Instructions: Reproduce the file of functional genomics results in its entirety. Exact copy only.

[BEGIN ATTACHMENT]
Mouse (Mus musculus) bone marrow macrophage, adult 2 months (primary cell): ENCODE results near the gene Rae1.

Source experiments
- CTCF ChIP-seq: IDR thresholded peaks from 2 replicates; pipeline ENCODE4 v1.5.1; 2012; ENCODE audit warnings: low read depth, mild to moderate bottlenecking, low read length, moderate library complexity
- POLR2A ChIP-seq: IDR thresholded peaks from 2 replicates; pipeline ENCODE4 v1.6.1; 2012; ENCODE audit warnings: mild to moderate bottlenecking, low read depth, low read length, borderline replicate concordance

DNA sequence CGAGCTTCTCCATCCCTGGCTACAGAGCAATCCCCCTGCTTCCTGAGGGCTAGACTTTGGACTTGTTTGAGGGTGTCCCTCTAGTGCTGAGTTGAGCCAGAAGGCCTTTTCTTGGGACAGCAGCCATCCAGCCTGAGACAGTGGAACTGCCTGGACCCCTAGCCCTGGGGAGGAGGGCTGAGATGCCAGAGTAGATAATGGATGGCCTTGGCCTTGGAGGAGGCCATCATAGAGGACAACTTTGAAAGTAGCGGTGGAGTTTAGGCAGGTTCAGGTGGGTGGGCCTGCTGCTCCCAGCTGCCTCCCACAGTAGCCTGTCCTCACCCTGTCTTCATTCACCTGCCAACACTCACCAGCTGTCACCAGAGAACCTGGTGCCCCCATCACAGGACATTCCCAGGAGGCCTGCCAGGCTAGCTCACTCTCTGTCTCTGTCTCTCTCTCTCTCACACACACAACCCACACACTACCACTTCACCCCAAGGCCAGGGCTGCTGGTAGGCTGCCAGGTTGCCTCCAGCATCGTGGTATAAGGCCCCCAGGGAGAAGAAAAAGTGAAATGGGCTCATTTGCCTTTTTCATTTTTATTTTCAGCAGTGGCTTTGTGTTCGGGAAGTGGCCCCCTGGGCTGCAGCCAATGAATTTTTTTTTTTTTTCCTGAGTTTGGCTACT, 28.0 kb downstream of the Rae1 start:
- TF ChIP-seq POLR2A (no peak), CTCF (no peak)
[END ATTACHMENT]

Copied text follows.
Mouse (Mus musculus) bone marrow macrophage, adult 2 months (primary cell): ENCODE results near the gene Rae1.

Source experiments
- CTCF ChIP-seq: IDR thresholded peaks from 2 replicates; pipeline ENCODE4 v1.5.1; 2012; ENCODE audit warnings: low read depth, mild to moderate bottlenecking, low read length, moderate library complexity
- POLR2A ChIP-seq: IDR thresholded peaks from 2 replicates; pipeline ENCODE4 v1.6.1; 2012; ENCODE audit warnings: mild to moderate bottlenecking, low read depth, low read length, borderline replicate concordance

DNA sequence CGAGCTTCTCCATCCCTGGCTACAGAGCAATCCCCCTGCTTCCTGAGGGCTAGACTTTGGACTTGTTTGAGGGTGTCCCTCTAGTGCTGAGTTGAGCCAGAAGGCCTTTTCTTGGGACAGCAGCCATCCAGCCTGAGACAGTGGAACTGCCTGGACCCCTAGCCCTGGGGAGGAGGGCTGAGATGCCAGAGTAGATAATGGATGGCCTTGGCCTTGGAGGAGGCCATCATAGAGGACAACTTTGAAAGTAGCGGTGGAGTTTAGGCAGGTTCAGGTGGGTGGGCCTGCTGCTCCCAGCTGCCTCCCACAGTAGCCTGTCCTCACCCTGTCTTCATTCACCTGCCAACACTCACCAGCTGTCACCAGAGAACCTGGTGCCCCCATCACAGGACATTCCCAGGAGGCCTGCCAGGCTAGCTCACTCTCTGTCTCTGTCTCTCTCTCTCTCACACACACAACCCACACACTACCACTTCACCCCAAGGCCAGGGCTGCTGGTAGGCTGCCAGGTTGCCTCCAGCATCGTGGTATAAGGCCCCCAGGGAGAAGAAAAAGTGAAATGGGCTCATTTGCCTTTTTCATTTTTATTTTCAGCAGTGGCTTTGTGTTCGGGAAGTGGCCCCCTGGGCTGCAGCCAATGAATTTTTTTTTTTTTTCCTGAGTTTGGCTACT, 28.0 kb downstream of the Rae1 start:
- TF ChIP-seq POLR2A (no peak), CTCF (no peak)